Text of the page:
Persian Rugs Deeply Discounted
Saturday, February 18, 2017 | 1:00 am
Alas, another institution is coming to an end as the store plans a four-day closing sale falling on President’s Day weekend (February 17th through the 20th).
The decision to close was not an easy one given the circumstances, but with the passing away of owner Abbas Firouzi, the heart and soul of Pasadena Rug Mart, the family felt it was best.
As part of the closing, the family has deeply discounting, up to 50 to 75 percent off, the hundreds of Persian and Oriental rugs and French tapestries remaining in his showroom.
Pasadena Rug Mart, which was originally opened by Armenian owners, is also home to hand-carved furniture, porcelain lamps, pillows, Chinese artifacts and paintings, which all must go, “hopefully by the end of March or April,” says Nili, who has helped run the business she acquired with her husband in 1986.
Firouzi, who grew up in Iran and was a third generation descendent of Oriental rug master weavers and merchants, earned a degree in structural engineering in the U.S., but rugs remained his passion.
“I was born with a loom in my hand,” he would tell people.
He spent his life travelling and seeking out new, old and antique rugs, from places like Bulgaria, Pakistan, Turkey, Persia, India, China, Germany,
Switzerland and New York, basically from all around the world. Other rugs were purchased from local auction houses and estate sales.
“Every piece that goes, I think of him,” says Nili.
But no one can replace Abbas’s four decades of knowledge and insight he took with him.
“It was in his DNA,” she says.
Daughter Yasmin Sotomayor agrees saying he knew designs so well he could tell you where each rug was made based on the images of medallions, flora or animals woven into it.
The various designs seen on the rugs include Navajo, American folk, Kilim, Chinese Art-Deco and Tribal influences, to name a few.
Abbas’ son, Neima Firouzi, who worked alongside his father for eight years, is now leading the close of the business and is helping carry the tradition of Abbas’ virtues and passion.
He shares that Abbas understood “the unique weave, quality of fiber, color-fastness of dyes, age, birthplace and condition of each individual rug,” which made him an expert craftsman in restoring them to their original beauty as well.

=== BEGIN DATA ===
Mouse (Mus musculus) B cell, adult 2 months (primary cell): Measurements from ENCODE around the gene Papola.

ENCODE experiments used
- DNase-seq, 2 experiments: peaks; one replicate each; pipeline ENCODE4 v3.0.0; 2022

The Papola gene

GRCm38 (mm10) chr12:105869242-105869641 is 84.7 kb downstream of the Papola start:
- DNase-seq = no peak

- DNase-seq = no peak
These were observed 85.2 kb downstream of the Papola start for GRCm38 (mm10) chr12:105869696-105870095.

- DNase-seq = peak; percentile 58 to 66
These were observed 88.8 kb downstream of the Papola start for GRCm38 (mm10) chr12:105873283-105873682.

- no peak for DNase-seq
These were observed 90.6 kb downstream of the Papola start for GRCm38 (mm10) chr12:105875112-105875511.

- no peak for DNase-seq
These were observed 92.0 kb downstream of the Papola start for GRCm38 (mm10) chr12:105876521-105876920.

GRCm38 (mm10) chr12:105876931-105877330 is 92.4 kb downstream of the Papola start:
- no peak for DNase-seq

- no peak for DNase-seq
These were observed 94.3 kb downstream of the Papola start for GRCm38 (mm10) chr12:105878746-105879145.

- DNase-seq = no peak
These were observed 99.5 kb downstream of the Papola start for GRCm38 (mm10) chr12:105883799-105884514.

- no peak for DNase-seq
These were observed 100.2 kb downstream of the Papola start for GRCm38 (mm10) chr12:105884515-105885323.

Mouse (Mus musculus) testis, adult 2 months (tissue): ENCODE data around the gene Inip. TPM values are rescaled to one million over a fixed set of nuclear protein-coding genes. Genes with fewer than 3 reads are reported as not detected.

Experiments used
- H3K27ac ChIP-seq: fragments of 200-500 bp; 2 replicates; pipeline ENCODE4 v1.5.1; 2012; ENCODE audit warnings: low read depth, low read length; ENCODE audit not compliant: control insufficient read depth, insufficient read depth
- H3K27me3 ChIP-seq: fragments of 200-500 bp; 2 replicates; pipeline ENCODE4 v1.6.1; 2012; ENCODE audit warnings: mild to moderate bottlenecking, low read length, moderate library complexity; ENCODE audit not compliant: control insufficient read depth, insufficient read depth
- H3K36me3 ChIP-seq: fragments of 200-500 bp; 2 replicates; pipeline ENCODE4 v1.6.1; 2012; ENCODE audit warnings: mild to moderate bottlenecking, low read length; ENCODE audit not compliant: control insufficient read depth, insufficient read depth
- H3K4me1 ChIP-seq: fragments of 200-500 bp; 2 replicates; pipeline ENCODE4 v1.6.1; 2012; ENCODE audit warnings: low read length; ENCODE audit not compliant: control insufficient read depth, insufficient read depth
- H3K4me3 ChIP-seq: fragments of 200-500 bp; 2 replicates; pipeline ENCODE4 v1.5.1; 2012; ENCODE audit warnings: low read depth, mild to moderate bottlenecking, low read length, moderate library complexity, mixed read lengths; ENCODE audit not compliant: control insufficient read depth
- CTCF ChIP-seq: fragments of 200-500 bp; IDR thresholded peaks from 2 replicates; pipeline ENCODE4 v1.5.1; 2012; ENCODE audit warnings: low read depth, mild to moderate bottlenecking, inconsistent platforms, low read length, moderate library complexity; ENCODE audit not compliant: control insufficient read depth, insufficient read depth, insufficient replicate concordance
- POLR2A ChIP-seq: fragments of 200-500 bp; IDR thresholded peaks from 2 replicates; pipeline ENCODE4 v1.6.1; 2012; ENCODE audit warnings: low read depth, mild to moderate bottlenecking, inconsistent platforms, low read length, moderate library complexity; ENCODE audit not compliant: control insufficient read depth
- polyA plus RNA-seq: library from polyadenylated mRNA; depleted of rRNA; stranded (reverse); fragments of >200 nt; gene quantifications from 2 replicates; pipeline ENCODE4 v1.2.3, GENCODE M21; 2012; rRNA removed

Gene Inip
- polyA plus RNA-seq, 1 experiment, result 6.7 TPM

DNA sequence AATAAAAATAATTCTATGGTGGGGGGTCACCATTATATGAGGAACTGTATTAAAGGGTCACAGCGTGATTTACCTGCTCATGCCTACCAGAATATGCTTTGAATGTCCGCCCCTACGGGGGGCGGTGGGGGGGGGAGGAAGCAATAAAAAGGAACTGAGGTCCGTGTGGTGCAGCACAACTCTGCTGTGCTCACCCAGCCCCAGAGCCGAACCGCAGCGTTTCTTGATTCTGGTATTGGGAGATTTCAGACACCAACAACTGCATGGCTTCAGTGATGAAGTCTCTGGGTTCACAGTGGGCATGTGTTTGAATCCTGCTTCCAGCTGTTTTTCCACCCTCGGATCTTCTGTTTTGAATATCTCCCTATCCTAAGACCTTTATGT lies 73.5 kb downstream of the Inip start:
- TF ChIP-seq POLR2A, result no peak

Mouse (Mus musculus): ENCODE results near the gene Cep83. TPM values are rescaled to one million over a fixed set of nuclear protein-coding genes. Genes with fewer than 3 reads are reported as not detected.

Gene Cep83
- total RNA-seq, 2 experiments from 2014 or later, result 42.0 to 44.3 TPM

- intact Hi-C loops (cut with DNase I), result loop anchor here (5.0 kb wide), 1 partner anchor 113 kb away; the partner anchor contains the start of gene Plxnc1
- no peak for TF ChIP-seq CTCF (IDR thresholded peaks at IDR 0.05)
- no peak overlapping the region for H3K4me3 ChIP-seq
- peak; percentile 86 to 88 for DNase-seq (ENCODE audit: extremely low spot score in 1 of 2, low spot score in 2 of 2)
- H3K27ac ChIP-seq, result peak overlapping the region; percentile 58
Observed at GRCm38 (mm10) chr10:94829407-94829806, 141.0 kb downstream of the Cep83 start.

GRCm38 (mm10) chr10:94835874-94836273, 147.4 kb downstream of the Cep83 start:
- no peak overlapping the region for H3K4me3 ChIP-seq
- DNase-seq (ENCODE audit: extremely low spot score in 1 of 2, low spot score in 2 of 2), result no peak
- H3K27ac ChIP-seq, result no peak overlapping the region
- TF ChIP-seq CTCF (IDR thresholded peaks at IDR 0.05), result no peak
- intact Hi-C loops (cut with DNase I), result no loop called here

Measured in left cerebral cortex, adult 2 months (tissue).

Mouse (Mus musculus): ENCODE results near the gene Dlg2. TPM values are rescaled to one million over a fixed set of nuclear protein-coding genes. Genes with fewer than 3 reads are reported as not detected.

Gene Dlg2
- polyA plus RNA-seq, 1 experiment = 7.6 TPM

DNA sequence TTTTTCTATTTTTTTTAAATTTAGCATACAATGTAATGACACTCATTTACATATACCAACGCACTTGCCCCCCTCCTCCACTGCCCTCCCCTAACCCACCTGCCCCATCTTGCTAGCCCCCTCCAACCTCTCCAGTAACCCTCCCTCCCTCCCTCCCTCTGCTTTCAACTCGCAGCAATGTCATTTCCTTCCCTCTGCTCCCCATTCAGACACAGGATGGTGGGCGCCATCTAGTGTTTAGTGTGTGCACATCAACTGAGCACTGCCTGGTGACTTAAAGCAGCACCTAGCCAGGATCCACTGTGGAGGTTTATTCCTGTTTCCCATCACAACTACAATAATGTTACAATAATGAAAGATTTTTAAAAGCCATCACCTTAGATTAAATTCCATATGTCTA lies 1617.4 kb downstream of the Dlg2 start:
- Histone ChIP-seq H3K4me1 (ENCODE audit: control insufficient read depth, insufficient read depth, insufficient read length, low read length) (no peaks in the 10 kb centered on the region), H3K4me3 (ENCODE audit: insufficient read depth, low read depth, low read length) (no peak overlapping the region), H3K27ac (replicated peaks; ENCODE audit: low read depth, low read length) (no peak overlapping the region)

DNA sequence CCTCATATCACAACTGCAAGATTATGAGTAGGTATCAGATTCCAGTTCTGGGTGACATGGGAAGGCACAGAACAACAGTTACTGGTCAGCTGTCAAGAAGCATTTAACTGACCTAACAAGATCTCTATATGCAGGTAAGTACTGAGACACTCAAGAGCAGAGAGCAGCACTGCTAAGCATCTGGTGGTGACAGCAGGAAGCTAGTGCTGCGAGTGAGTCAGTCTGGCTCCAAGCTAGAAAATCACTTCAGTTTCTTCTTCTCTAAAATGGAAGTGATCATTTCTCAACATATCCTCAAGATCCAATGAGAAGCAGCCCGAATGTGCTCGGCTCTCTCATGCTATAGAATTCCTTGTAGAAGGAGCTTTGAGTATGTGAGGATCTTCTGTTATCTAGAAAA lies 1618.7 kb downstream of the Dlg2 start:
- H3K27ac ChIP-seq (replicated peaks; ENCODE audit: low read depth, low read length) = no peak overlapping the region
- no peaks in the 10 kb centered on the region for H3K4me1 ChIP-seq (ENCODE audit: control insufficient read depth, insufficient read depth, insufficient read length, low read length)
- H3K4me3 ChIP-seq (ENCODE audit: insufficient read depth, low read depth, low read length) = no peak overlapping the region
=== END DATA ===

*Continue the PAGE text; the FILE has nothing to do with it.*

It also made him well-known in his field.
He was profiled in Caltech’s Architectural Heritage after successfully appraising a 47 by 28 foot Persian rug from a photo brought to him. The massive hand-knotted Persian rug, which had been housed in Caltech’s Athenaeum Lounge in the 1960s, was identified by Abbas as being from the village of Birjand in Meshad, from around 1880. It was later discovered that the rug was woven by 12 men over the course of 12 years.
“There’s a sentimental history to them,” says Yasmin. “And he picked the best of the best rugs to give families an heirloom.
“He would always say, ‘The rug is the soul of the room. Make the room fit the rug.’”
And Sotomayor agrees.
“There’s no comparison between machine- and handmade rugs,” she says pointing out that handmade rugs are thicker and last longer and are made of natural dyes, wool, silk and real organic materials.
Abbas was also very active in the community. He hosted the Gamble House tour every year volunteering to share his knowledge and would host Persian tea seminars at the store and tell stories about the rugs.
Their business was part of the Bungalow Heaven Tour and they participated in all sorts of community activities from planting trees to lending rugs.
“Pasadena was his favorite town,” says Nili, not just because of the great architects and famous houses but because of the people.
His family thanks the community for 30 years of patronage.
Pasadena Rug Mart has French tapestries and Oriental and Persian rugs starting from $150 and ranging up in size to about 24 by 16 feet.